LOS ANGELES – Two adult film actors have tested positive for HIV, with one most likely infecting the other during unprotected sex at a film shoot in Nevada, California health officials said.
One of the actors had previously tested negative for the virus that causes AIDS before a pair of film shoots but then began showing symptoms during the second shoot and was later found to be HIV-positive, the California Department of Public Health said Monday in a statement.
“In this case, the actor and production company thought he was HIV-negative during filming,” the statement said. “Shortly after his negative test, HIV levels in his body rose rapidly to where he could infect other actors through unprotected sex.”
The other infected actor also participated in the shoots, and health officials said the virus was probably transmitted by the actor who previously tested negative.
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California health officials would not give further details about the patients or cases, citing privacy restrictions. A message left with public health officials in Nevada was not immediately returned.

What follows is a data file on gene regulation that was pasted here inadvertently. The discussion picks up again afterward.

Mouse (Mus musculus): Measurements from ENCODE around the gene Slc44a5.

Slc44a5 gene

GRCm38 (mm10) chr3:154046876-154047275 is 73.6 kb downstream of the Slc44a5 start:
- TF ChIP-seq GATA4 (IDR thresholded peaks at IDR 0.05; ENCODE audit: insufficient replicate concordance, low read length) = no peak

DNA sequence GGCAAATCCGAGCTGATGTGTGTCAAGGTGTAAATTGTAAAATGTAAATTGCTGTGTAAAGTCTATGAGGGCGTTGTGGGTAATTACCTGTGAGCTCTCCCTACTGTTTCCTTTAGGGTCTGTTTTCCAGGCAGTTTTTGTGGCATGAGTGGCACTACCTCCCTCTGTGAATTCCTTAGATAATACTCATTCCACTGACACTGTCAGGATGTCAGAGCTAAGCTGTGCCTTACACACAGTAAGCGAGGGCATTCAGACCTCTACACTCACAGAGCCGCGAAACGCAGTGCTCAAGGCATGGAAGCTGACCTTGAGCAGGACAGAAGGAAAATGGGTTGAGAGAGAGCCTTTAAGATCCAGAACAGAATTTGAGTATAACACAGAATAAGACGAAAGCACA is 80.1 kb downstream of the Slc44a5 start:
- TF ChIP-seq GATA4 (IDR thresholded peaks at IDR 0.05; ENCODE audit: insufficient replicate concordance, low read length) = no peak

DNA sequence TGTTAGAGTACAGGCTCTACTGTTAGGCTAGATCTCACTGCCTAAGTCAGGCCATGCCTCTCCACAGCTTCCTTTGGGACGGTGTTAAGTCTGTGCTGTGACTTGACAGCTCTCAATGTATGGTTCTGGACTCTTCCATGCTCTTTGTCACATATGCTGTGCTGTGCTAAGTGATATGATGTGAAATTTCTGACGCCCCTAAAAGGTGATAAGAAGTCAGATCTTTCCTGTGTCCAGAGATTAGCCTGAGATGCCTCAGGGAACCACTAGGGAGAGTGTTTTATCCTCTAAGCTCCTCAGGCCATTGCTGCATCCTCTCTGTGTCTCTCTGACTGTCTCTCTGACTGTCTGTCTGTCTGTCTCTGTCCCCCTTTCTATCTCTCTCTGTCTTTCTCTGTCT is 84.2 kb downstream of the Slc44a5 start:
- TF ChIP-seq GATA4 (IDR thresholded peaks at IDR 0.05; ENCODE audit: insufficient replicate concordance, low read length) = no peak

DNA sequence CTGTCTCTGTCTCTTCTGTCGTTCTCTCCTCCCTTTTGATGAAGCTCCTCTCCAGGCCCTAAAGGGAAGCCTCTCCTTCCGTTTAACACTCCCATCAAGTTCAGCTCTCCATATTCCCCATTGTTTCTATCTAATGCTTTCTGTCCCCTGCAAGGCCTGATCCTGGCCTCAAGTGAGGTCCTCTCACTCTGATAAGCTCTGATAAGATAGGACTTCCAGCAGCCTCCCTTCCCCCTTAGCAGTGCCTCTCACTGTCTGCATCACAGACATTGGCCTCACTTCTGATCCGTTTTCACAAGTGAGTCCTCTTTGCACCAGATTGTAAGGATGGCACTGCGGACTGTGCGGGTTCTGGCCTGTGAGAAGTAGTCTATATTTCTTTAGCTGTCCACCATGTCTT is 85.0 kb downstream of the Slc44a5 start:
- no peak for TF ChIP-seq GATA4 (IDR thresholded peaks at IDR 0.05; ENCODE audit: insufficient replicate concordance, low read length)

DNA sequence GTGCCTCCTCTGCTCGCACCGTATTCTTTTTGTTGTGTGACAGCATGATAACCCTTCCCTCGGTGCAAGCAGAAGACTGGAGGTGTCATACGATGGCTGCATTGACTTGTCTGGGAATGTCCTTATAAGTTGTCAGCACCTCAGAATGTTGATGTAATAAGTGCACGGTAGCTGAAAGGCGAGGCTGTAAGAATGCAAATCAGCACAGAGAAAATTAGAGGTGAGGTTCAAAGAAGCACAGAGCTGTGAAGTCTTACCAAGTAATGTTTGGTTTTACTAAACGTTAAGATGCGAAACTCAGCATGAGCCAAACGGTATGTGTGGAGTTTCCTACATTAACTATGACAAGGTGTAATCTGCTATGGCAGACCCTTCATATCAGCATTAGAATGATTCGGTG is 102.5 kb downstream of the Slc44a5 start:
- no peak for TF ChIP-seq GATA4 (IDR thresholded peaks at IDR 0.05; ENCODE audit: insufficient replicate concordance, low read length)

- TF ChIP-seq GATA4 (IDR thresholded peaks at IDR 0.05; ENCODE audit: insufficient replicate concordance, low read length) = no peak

The infections came amid a major decline in porn filming in Los Angeles County, once the center of porn production in the country, where a 2012 law requires actors to use condoms. The number of porn filmmakers applying for filming permits in the county declined from 485 in 2012 to 40 in 2013.
The Free Speech Coalition, a trade group for the adult film industry that in the past has called for production moratoriums during HIV outbreaks, declined comment Monday and did not immediately reply to messages left Tuesday. No suspensions of production were reported.
Infections have happened before during porn productions and will happen again, said Michael Weinstein, president of the Los Angeles-based AIDS Healthcare Foundation.
“The big lie the industry has been saying all these years, there are no on-set transmissions, has been proven to be untrue,” said Weinstein, whose group fought successfully for a Los Angeles County law involving condoms.
The industry has declared several production moratoriums in recent years, but most were for infections believed to have occurred in the private lives of actors rather than during film shoots.
The last confirmed on-set HIV infection was in 2004. After that, the porn industry adopted monthly testing for a range of sexually transmitted diseases. Last year, the industry increased testing to every 14 days after a woman contracted HIV.